The prolific Robert Masello is an award-winning journalist, television writer (for such projects as Charmed, Sliders, and Poltergeist), and the bestselling author of many books, most recently the historical thriller, The Romanov Cross, which Kirkus praised for its "delicious sense of creeping dread."
His new thriller, The Einstein Prophecy, beings around the end of World War II, when an Egyptian sarcophagus is brought to Princeton University for study by army lieutenant and professor Lucas Athan. Assisted by archaeologist Simone Rashid, Lucas soon discovers the box's contents could hold the key to victory in the war and and possibly the downfall of mankind. As they uncover a connection between the mysterious relic and the work of Albert Einstein (then living in Princeton), Lucas and Simone must turn to science and the supernatural to save the world from potential destruction.
Robert Masello stops by In Reference to Murder today to take some Author R&R:
Now that I think about it, I started researching my new novel, The Einstein Prophecy, about forty years ago. I just didn’t know it at the time.
I was a freshman at Princeton University, and I was walking past a charming, two-story, white house with black shutters, tucked behind a fence and a small but tidy front garden, on Mercer Street in town. 112 Mercer Street, to be exact.
The house that Albert Einstein bought, and lived in, after fleeing the Nazi tide on the European continent once and for all.
He had taken up a position at the relatively new Institute for Advanced Study, where he was the brightest star in a firmament that included such other luminaries as the topologist Oswald Veblen, the mathematician Hermann Weyl, and the quantum physics pioneer Wolfgang Pauli. Although he wasn’t thrilled with the provincial attitudes of many Americans, there and elsewhere in the country, he liked the quiet, arboreal feel of the college town, along with its campus dotted with Gothic spires and cloistered walkways, its extensive libraries and massive chapel. (Although he was Jewish, he had attended Catholic schools in his youth, and harbored a lasting affection and respect for many of the moral lessons and stories that were an integral part of the Christian tradition.)
Anyway, I think those impressions I had of the man, who had walked the same streets I was walking, and possibly under some of the very same ancient trees, stuck with me, and provided a nucleus for the novel I was to write decades later.
As with most of my recent books, this one was to be a dark fantasy steeped in real history and fact. In Blood and Ice, I had written about the Crimean War. In The Medusa Amulet, the Italian Renaissance and French Revolution. In The Romanov Cross, the end of the Russian dynasty and the pandemic of the Spanish Flu. Most of the time spent writing my books is spent not on writing the story itself, but on the reading and research necessary to make sure that the story, when I do get around to concocting it, feels authentic and convincing. I don’t ever want to jolt the reader out of the story with some anachronism, or obviously counter-factual element. I usually tell people that 90 percent of the history, whether it be about art or science or politics, is right, but that that last ten percent is pure conjecture. In other words, don’t write a term paper based solely on the history you have read in one of my novels.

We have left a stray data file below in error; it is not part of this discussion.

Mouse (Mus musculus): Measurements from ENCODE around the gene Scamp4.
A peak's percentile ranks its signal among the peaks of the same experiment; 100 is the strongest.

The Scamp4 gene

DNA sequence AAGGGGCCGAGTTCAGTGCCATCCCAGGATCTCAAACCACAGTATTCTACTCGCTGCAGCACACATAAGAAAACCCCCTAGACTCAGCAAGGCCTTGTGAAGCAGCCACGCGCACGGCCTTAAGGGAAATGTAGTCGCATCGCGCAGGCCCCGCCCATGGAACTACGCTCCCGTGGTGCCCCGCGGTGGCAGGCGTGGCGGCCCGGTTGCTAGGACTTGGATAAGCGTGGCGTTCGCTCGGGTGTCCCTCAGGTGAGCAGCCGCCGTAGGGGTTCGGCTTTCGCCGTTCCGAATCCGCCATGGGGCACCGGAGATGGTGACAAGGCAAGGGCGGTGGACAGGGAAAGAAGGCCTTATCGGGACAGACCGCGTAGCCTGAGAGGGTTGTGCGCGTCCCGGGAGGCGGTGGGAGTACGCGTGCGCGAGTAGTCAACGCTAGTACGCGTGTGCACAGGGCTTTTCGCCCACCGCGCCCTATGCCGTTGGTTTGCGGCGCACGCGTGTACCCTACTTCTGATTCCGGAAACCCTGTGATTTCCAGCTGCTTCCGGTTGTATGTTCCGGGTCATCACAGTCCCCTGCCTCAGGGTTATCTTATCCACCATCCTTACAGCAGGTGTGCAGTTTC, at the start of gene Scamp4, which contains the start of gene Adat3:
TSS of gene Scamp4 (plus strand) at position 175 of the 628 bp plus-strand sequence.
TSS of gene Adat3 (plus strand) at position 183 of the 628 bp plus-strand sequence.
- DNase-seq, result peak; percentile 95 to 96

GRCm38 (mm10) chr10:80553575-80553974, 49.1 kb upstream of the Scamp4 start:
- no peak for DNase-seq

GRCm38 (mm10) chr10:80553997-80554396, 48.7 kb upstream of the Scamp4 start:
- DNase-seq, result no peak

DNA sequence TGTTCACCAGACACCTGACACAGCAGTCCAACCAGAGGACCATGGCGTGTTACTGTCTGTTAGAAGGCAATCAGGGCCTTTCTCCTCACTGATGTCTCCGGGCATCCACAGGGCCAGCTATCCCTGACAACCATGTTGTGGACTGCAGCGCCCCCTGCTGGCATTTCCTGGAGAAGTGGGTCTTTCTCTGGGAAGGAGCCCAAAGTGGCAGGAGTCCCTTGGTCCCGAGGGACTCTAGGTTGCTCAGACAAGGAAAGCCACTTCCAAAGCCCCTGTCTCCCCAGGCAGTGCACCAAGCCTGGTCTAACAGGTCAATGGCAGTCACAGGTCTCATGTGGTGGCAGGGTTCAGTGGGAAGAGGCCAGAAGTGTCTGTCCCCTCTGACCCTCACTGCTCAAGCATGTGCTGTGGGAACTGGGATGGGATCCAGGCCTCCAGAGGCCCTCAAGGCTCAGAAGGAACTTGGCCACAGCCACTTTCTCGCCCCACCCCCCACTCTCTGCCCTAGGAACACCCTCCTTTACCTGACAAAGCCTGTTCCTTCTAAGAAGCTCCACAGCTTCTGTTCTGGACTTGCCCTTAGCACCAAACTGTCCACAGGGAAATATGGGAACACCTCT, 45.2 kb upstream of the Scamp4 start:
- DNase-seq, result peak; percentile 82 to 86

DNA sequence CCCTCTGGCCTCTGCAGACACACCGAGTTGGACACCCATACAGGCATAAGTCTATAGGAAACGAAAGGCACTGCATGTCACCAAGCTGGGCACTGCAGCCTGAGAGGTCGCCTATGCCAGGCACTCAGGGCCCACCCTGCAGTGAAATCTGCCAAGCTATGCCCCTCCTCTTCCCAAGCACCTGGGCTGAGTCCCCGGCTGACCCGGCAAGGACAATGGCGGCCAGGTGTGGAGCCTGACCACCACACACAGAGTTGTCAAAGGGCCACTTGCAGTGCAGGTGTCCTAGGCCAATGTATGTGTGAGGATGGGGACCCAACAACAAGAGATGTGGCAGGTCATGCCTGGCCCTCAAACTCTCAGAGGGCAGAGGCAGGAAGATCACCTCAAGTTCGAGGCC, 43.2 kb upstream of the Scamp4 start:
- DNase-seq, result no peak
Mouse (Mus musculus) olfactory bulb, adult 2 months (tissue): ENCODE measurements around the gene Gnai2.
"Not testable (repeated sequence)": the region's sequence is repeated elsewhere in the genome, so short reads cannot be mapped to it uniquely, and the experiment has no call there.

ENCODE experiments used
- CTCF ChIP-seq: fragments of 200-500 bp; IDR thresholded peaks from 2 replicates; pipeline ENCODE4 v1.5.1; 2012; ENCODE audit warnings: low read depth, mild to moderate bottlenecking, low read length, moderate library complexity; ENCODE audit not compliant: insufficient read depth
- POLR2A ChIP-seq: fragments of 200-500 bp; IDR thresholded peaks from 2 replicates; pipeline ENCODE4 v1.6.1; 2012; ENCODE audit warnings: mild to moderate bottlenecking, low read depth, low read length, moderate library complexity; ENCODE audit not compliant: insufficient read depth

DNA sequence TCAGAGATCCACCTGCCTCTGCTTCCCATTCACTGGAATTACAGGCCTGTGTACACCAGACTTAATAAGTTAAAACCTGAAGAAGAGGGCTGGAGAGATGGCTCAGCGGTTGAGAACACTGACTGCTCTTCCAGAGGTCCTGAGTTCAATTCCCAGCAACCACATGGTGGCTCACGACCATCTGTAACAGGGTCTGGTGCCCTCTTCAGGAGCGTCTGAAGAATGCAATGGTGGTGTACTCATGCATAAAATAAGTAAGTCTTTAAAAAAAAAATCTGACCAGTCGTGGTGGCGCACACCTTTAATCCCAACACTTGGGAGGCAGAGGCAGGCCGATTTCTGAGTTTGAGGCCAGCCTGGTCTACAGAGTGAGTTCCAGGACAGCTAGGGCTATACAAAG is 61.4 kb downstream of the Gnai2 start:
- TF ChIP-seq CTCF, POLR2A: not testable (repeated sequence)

In the olden days, back when I lived in New York, I would haunt the main library on Fifth Avenue, where there were actually people – live human beings – who would go down into the subterranean stacks and retrieve any arcane text or long out-of-print book you asked for. And get this – there was a phone line, too, that you could call and ask any question – “When was the Great Wall of China built?” “How many soldiers are there in a platoon?” “How much was a doubloon worth?” – and someone would go off and find the answer for you. To those hard-working and information-bearing moles, I offer my most heartfelt thanks.
These days, researching is so much easier it’s a joke. There’s this thing called Google, and I can look up anything, at any time of the day or night (and I tend to write into the wee hours), and nearly always find an immediate answer. For this Einstein book, I was able to discover everything from a map of the Princeton University campus in 1944 (which is where and when the bulk of the book takes place) to a quick tutorial (and I needed several) on the theory of relativity and quantum mechanics. I also wanted to get a sense of who Einstein was as a man, and not simply as the great genius of his age. I learned that he hated to wear socks, loved to smoke (against his doctor’s orders), played violin to relax, flirted like crazy with the ladies, enjoyed a good joke.
There is a danger, however, to the Google era of research. It’s easy to get lost, forever, in the endless supply of information, in the countless links to other sources. There’s the temptation not only to research something endlessly, but to slip all of those gems that you uncover into the book itself. Yes, readers want a sense of verisimilitude, but that’s not the main reason they’re there – they want a story first and foremost. Otherwise, they’d be reading a biography or a history textbook.
And if you do make a mistake, including some fact that’s just plain wrong, you will most definitely hear from some reader out there - usually in the form of a flame – who is an expert on that particular subject. Trust me on that.